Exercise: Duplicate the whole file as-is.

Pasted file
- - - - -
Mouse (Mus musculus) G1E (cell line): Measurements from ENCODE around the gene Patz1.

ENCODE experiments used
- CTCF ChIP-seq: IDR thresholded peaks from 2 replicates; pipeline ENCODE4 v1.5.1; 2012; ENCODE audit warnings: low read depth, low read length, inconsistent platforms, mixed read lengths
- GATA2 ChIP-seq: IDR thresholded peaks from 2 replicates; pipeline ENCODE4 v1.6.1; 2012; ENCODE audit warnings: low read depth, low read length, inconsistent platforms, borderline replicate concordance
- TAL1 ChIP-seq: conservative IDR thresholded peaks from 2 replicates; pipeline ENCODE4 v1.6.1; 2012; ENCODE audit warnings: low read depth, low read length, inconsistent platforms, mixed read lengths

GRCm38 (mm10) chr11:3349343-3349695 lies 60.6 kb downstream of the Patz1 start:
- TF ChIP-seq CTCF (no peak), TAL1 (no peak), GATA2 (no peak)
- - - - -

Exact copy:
Mouse (Mus musculus) G1E (cell line): Measurements from ENCODE around the gene Patz1.

ENCODE experiments used
- CTCF ChIP-seq: IDR thresholded peaks from 2 replicates; pipeline ENCODE4 v1.5.1; 2012; ENCODE audit warnings: low read depth, low read length, inconsistent platforms, mixed read lengths
- GATA2 ChIP-seq: IDR thresholded peaks from 2 replicates; pipeline ENCODE4 v1.6.1; 2012; ENCODE audit warnings: low read depth, low read length, inconsistent platforms, borderline replicate concordance
- TAL1 ChIP-seq: conservative IDR thresholded peaks from 2 replicates; pipeline ENCODE4 v1.6.1; 2012; ENCODE audit warnings: low read depth, low read length, inconsistent platforms, mixed read lengths

GRCm38 (mm10) chr11:3349343-3349695 lies 60.6 kb downstream of the Patz1 start:
- TF ChIP-seq CTCF (no peak), TAL1 (no peak), GATA2 (no peak)